Up | December 01, 2012
>>> people here are afraid of a majority vote . i'm not afraid of a majority vote . i'm not afraid of that. and if the people elect these crazy tea party people to come in here and they vote to do all these whacko things, i say give them rope, a lot of rope, and then the american people will find out and we'll have a real election the next time around.
>> i just want to interject here for a moment to say that the stakes here, again, it's procedure, but the stakes are basically as high as it gets. the stakes are about what are the norms that govern democratic governance. i think the history of democratic governance is that rules are important but norms are even more important. when those norms degrade you begin to get degradation of the democratic process . i think we are viewing a kind of degradation of the norms, right? this kind of disintegration in the way the body operates, and i think that there's a way to address that.
>> majority compulsion will change the senate forever.
>> and by that you mean if they do the thing in which 51 senators are -- change the rules, you're saying that precedent will change it forever?
>> first of all, technically it only takes a majority to change the rules.
>> that's important. can you resay that? can you say that again?
>> a vote on an amendment to change the rules is a simple majority . the issue is ending debate on that question and there you do get into the filibuster.
>> and unlimited debate. the very nature of the senate as it's operated for two centuries is premised on the fact that debate is unlimited and that there is no general mode of majority compulsion. that contract has worked for 200 years.
>> by the way, you keep saying the senate for two centuries. i'm not sure the senate has a great two century record. just so we're clear here.
>> wait. senator, i want to get your response to that.
>> yes. there's two separate questions. the first is should everyone be able to make their case on the floor, and i think all of us who are arguing for these reforms are saying yes. and, in fact, the reforms will help make that happen. the second question is can 51 change the rules? it hasn't been mentioned here that that pandora's box has been opened several times in our history. the argument that it's a slippery slope , as if it's never been done, is simply wrong. the senate voted three times to support the notion that 51 could change the rules in 1975 . that's what led to a huge debate that resulted in the compromise that reduced the number required for a filibuster from 67 to 60. and so -- and in terms of a continuous body, you -- we must realize that it's only the rules we're talking about. committee chairmanships and assignments are redone, bills die at the end of a two-year period. the senate isn't continuous in any way except this contrived argument about the rules and three vice presidents have made the ruling that in fact 51 can change the rules. so there is precedent for saying that if the rules are off track, 51 can put them back on track.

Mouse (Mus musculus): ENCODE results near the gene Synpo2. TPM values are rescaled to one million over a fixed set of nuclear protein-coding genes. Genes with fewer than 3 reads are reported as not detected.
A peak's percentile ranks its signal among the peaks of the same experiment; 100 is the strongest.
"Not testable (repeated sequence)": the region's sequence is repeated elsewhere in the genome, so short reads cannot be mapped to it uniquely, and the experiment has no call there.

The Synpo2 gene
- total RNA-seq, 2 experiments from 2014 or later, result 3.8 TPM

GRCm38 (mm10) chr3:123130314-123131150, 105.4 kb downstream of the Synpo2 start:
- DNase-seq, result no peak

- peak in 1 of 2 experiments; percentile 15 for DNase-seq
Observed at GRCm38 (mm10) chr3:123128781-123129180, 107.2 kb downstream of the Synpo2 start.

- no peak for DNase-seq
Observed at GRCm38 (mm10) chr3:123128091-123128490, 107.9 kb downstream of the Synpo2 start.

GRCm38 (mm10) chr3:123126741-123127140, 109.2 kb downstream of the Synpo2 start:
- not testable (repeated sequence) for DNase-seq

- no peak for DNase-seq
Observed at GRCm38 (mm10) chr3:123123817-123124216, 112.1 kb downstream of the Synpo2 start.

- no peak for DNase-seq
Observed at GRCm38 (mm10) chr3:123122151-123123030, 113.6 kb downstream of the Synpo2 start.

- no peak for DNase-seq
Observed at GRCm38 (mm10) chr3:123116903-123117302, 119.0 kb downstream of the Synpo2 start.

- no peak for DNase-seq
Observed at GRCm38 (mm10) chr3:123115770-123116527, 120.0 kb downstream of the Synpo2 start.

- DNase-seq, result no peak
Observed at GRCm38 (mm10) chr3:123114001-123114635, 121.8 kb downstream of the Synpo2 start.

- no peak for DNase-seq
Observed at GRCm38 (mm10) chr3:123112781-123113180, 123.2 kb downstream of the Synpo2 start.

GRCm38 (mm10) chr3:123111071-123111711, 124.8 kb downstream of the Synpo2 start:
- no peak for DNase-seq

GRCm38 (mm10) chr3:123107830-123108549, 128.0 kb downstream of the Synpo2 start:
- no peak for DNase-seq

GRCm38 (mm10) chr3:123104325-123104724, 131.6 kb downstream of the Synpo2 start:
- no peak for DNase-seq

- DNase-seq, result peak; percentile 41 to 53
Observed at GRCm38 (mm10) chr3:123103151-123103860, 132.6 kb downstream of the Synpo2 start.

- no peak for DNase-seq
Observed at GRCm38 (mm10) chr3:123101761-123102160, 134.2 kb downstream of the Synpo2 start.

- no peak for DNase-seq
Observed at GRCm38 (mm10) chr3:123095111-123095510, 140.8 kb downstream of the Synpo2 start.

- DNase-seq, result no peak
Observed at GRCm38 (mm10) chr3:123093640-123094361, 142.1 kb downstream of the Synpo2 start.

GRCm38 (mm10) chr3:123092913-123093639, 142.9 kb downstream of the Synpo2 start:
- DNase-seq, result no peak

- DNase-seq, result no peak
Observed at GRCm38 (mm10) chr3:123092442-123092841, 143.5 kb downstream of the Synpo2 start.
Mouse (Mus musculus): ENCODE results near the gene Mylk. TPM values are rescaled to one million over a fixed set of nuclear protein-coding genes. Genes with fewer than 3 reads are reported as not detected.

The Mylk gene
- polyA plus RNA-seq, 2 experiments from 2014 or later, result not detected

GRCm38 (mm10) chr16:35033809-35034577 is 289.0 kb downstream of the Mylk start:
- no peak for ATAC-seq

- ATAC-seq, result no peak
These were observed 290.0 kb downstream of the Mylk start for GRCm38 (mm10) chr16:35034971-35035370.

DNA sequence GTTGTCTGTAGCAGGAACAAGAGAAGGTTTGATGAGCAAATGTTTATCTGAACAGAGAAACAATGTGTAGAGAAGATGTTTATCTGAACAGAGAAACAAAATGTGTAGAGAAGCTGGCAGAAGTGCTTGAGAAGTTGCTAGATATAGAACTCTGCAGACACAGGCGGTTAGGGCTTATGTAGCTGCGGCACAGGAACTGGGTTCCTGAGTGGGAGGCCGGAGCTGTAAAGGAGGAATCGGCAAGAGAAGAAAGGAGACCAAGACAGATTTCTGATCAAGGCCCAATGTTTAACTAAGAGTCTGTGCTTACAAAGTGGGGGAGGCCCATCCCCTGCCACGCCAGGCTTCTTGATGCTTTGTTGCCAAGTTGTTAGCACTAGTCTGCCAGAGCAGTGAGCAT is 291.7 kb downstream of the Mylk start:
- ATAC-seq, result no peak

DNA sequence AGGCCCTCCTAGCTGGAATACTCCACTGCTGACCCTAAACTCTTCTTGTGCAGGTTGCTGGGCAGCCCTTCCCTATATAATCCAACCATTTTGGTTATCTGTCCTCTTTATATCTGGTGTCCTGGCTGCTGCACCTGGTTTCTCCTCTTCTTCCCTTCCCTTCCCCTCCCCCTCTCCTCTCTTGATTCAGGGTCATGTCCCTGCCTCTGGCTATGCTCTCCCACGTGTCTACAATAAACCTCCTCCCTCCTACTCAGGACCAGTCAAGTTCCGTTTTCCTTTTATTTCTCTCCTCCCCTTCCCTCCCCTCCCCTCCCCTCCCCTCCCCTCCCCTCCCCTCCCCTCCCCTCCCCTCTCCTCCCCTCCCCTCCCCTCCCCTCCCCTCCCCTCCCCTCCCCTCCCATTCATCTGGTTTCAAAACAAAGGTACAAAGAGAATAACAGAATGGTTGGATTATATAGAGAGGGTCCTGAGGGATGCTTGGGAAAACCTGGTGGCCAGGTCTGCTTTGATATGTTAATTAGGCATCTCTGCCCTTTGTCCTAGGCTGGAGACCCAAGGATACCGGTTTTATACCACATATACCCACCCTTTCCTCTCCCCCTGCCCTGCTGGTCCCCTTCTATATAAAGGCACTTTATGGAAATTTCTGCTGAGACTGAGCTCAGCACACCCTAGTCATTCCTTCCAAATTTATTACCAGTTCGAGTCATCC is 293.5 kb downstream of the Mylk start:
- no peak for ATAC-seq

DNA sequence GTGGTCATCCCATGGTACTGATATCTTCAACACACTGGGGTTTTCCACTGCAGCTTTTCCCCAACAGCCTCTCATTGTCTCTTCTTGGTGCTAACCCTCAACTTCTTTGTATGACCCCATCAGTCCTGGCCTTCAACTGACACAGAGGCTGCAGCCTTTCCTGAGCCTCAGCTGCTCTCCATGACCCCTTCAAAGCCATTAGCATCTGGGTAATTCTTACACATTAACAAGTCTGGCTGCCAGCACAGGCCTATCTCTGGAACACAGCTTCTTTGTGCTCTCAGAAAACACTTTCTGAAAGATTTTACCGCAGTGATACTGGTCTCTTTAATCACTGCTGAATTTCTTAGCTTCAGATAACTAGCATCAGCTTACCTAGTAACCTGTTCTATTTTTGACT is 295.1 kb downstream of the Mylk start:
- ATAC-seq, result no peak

>> in 1975 the senate reversed its procedural decision. the substantive goal was achieved. the reformers did get an amendment to the clouture rule limiting it to 2/3 to 3/5. so from 67 possibly --
>> they reduced it. they reduced the filibuster threshold because it was being abused.
>> there was a victory there based on the, quote, unquote, constitutional option going right up to the precipice and the senate procedurally having succeeded in having these rules amended procedurally backed away and said, no, this is not a procedural question.
>> the point is what underlies all of this discussion of rules is there is no other logic but majority logic at the end of the day there can be nothing other than majority logic that ultimately decides what is happening in that body.
>> because norms have changed.
>> we keep coming back to that. the reason we see all of this dysfunction is because folks aren't talking to each other anymore, they're not getting along. one point as a political scientist that i like to focus on is the electoral connection. i'm a big proponent of independent redistricting even though that doesn't affect the senate , it's something that happens at the very local level and then migrates up to the federal level .
>> in terms of this culture of essentially polarization?
>> exactly. polarization. i'm also a fan of nonpartisan primaries. there are some unintended consequences to that. we see at every level we become more and more entrenched in our partisan presence preferences. we've seen it in other issues. the senate has become dysfunctional.
>> if you take away the minority of the senate to --
>> that's the point she's making. you made the point that basically we should look at the abuse of the filibuster as a symptom of the deeper problem which is this polarization.
>> i actually disagree. i think when rules and norms get mismatched you have to change the rules. i want to thank senator jeff merkley , and akhil amar and al frumin. why we should take the president's plan to avert the fiscal cliff seriously after this.